According to Hofstede’s 5 deminsions for China and US, I have somethings to analysis.
First is about Power distance. In this area, China has higher score than US, which means Chinese society people are much inequality than American. I agree with this condition because Chinese has larger gap between the rich and the poor than American. But to a certain degree, China is better than US. That is racism( Abagond, 2013). No matter in the history or the religion, Chinese don’t have racism because we have 56 nations and we are a family.
For Individualism, US have higher score than China. It shows that American prefer to work alone not like Chinese work together. It is hard to estimate which is better, both have good and bad. May be work together will make more efficient.
In Femininity, China and US have almost the same score but China is little higher. China has more people leave their home to work. This also has the better influence than US; Chinese cities were built more quickly in some aspects.
And for Uncertainty avoidance, China has fewer score than US. Means Chinese language has much more ambiguous meanings than English (Didi Kirsten Tatlow, 2012). I totally believe that Chinese language is more beautiful than English because we have rich 5 thousand year history about words. So there are many Chinese words that English cannot be translated to make an artistic conception.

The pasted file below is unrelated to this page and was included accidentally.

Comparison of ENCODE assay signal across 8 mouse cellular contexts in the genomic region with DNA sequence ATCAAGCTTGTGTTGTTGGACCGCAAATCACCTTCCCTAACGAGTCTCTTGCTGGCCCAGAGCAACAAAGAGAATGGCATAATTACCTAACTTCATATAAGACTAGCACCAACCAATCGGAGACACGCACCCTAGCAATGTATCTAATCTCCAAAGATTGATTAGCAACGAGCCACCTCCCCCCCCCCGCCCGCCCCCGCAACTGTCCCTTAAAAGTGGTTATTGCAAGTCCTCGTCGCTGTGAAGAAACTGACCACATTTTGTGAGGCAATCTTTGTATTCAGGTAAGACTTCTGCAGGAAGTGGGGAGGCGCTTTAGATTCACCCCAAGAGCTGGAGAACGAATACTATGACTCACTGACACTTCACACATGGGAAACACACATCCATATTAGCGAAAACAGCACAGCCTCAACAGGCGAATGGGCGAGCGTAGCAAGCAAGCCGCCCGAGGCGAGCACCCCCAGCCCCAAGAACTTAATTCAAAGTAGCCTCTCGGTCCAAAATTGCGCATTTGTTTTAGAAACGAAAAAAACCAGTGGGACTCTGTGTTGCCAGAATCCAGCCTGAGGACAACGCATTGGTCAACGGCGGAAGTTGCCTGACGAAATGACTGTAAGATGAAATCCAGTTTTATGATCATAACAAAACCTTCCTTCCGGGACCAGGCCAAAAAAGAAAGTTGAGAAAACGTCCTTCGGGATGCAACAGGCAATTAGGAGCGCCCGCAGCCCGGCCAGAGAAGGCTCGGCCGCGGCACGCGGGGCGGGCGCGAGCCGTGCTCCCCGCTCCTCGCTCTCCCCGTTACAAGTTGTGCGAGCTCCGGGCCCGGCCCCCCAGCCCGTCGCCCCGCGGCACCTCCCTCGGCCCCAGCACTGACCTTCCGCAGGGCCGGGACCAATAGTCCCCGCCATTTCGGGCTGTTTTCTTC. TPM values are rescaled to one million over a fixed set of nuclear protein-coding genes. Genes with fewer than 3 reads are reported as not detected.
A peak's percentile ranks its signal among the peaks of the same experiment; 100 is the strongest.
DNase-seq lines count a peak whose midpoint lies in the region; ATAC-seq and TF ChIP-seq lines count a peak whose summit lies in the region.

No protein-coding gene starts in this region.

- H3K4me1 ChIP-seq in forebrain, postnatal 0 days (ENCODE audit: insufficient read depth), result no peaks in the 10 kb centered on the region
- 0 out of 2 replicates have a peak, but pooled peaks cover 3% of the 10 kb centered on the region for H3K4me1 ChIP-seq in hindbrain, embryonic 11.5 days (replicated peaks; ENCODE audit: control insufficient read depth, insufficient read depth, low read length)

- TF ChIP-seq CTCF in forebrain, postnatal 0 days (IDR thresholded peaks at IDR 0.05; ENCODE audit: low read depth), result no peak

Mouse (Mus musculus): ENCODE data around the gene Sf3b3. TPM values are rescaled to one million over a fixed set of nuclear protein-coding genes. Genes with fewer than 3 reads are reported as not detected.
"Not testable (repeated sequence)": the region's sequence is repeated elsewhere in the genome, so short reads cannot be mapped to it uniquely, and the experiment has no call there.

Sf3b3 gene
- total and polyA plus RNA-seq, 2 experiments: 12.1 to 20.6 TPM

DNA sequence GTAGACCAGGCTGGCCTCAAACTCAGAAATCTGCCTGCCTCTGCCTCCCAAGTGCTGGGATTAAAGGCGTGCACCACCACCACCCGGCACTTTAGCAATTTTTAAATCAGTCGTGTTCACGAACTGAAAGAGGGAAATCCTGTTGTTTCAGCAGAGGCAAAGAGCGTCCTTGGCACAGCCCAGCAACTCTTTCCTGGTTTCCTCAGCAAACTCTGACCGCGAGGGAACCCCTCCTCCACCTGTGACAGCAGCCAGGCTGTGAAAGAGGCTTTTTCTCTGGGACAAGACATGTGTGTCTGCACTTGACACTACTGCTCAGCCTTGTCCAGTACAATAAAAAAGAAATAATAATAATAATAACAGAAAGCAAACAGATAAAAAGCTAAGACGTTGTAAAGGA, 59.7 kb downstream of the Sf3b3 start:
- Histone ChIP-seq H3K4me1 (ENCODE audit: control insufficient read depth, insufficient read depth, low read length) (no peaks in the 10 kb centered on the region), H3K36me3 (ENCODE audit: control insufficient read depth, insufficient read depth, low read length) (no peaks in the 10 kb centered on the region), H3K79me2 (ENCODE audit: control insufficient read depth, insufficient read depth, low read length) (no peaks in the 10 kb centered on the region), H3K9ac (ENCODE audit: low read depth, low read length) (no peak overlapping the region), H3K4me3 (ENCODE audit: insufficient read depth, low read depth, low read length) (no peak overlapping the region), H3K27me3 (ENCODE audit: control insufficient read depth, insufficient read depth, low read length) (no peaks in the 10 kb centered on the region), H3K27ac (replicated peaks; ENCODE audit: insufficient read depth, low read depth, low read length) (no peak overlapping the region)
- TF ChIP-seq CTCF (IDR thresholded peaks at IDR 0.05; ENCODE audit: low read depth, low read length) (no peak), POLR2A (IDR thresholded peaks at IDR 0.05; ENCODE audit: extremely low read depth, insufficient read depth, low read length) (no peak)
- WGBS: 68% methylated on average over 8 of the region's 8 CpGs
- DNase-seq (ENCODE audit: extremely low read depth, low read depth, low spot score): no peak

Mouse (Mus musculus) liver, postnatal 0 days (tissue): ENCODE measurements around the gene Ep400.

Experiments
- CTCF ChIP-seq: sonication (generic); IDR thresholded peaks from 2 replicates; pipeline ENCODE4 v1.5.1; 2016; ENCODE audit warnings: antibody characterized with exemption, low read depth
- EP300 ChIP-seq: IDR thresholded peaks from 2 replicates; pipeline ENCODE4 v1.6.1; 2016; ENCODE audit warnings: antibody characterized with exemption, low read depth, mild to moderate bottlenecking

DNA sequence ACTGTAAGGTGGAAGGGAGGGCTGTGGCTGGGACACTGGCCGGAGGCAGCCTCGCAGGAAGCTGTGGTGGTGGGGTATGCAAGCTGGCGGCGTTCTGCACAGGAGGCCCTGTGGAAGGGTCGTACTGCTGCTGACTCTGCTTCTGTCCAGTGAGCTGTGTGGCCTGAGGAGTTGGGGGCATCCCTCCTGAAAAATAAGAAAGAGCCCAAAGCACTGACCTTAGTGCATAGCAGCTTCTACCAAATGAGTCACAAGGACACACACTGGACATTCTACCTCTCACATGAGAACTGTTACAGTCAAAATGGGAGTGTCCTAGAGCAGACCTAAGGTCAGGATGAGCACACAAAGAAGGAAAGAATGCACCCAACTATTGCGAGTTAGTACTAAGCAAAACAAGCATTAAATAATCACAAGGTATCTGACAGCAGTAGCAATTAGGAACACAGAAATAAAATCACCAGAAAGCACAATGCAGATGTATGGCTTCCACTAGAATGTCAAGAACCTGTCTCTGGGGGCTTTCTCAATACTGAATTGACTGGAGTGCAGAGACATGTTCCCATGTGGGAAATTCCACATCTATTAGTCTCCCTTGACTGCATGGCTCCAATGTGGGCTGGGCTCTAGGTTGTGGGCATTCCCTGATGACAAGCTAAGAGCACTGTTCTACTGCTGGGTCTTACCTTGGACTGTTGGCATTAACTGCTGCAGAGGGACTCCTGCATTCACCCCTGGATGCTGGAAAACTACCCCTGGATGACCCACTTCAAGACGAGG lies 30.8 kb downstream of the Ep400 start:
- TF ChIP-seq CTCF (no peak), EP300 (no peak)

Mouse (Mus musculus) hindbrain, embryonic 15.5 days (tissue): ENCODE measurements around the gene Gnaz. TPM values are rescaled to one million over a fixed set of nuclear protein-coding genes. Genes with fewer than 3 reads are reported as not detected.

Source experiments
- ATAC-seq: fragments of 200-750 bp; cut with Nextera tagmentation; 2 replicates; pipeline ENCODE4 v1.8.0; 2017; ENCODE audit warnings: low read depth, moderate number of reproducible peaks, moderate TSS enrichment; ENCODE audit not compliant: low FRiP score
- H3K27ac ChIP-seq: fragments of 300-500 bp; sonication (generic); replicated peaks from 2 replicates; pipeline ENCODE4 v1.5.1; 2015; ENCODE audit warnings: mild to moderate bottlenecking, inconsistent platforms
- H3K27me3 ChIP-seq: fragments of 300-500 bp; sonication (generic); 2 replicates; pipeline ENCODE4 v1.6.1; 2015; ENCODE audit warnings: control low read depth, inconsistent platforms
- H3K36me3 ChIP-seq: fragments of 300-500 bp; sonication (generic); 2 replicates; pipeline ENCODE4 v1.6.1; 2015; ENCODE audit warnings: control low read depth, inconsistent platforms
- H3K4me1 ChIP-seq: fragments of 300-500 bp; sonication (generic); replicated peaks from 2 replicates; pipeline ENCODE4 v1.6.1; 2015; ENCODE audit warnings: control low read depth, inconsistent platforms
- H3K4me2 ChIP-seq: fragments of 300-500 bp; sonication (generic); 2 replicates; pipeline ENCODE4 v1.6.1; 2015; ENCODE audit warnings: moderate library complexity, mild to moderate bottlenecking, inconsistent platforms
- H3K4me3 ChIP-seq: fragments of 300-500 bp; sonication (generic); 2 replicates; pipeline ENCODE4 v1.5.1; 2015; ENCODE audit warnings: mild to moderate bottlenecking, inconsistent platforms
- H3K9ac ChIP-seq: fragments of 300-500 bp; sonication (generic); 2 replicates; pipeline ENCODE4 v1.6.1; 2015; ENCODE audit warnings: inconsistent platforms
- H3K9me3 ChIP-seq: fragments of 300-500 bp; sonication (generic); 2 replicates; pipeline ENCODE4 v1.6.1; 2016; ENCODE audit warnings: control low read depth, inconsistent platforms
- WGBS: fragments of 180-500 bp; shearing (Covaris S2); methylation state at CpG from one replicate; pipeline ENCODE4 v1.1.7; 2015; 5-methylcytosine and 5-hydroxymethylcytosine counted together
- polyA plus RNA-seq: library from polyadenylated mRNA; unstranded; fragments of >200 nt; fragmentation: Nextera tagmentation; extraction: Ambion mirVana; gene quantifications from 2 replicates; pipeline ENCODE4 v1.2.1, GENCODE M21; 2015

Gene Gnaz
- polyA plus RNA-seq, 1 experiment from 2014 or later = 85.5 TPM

At last, for Long term orientation. China has a very high score. So Chinese like to look ahead at best. I think this way of thinking is better because I would like to think in this way. “Cautious will never be wrong” by Jin Ming which is one of my favorite detective novel roles. It helps you to get a effective result you expect.
Actually, we can’t decide which country’s culture is better because every country has their unique culture which is belongs to own. So this blog just for Pro. Hofstede’s article.
Abagond. (2013, January 17) [Web log message]. Retrieved from http://abagond.wordpress.com/2013/01/17/american-racism-against-blacks/
Didi Kirsten Tatlow. (2012, August 22) [Web log message]. Retrieved from http://rendezvous.blogs.nytimes.com/2012/08/22/language-and-chinas-practical-creativity/